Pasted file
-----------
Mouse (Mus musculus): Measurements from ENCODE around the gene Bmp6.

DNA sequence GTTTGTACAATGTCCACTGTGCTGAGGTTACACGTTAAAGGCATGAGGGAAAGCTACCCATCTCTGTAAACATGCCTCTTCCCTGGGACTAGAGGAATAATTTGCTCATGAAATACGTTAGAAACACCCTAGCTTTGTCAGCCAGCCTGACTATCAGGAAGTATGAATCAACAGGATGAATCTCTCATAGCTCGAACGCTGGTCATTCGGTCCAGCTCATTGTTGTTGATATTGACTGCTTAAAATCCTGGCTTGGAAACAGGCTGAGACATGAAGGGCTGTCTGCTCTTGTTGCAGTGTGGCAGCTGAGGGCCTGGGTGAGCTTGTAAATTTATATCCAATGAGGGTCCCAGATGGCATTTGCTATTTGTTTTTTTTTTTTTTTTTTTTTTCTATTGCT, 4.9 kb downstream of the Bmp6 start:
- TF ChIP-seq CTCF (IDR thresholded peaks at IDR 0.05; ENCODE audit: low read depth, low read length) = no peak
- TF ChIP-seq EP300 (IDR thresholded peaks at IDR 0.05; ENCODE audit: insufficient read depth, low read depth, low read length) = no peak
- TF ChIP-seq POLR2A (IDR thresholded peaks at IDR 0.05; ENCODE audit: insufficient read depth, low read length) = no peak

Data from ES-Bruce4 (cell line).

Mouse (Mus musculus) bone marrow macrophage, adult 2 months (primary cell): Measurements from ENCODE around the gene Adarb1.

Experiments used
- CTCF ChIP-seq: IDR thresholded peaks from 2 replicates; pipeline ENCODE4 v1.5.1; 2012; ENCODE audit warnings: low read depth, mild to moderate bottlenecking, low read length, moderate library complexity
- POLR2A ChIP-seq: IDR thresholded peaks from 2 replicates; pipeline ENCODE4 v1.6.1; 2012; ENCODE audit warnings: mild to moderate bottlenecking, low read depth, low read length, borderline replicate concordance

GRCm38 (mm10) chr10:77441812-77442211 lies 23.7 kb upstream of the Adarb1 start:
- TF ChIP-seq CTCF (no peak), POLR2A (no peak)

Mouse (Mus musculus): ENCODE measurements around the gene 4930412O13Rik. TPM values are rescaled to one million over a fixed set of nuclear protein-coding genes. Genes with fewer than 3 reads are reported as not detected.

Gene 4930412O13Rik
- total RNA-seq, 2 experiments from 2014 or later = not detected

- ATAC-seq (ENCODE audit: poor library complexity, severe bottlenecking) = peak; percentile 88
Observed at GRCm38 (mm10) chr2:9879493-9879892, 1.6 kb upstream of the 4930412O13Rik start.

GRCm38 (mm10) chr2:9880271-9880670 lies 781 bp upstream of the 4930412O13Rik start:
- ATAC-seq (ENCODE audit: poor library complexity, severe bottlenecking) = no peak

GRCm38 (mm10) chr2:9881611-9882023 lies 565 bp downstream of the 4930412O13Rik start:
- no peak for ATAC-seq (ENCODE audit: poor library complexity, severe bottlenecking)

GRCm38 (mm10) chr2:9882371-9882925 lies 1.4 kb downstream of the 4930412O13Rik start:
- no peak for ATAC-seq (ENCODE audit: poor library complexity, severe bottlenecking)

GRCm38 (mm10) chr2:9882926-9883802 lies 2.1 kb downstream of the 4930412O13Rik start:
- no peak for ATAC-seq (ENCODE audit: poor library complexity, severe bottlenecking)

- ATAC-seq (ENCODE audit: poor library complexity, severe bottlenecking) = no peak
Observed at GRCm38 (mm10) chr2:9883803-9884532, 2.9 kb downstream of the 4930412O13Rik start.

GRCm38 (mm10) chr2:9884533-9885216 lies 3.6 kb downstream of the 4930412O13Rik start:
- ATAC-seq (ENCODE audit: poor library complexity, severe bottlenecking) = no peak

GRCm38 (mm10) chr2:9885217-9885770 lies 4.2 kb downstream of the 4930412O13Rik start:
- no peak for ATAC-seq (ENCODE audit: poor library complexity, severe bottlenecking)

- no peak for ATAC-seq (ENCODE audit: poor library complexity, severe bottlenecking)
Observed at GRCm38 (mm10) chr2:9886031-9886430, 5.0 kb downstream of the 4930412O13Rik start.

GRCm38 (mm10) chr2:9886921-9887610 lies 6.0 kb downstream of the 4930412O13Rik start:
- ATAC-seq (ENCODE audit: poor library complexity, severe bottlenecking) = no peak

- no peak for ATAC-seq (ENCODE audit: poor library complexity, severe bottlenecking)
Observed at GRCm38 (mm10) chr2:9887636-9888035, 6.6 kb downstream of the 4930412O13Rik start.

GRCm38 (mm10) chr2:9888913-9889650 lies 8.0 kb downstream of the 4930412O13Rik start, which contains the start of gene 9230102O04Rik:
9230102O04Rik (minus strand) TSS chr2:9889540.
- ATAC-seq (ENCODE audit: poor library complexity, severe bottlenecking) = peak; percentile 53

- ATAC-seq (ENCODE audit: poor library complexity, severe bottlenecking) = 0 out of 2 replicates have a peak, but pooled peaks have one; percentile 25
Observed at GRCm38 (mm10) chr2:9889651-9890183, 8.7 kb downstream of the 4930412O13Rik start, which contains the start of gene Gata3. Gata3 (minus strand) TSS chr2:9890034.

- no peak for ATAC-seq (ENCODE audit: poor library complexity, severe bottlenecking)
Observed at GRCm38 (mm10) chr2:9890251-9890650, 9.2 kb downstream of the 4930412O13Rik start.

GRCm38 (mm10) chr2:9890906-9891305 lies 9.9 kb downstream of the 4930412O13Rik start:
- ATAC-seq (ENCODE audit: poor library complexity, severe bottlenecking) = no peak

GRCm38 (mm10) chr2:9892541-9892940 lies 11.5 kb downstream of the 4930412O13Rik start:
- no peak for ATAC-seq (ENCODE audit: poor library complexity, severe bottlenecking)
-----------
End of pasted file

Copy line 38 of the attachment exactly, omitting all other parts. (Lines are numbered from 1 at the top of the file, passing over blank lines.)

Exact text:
GRCm38 (mm10) chr2:9888913-9889650 lies 8.0 kb downstream of the 4930412O13Rik start, which contains the start of gene 9230102O04Rik: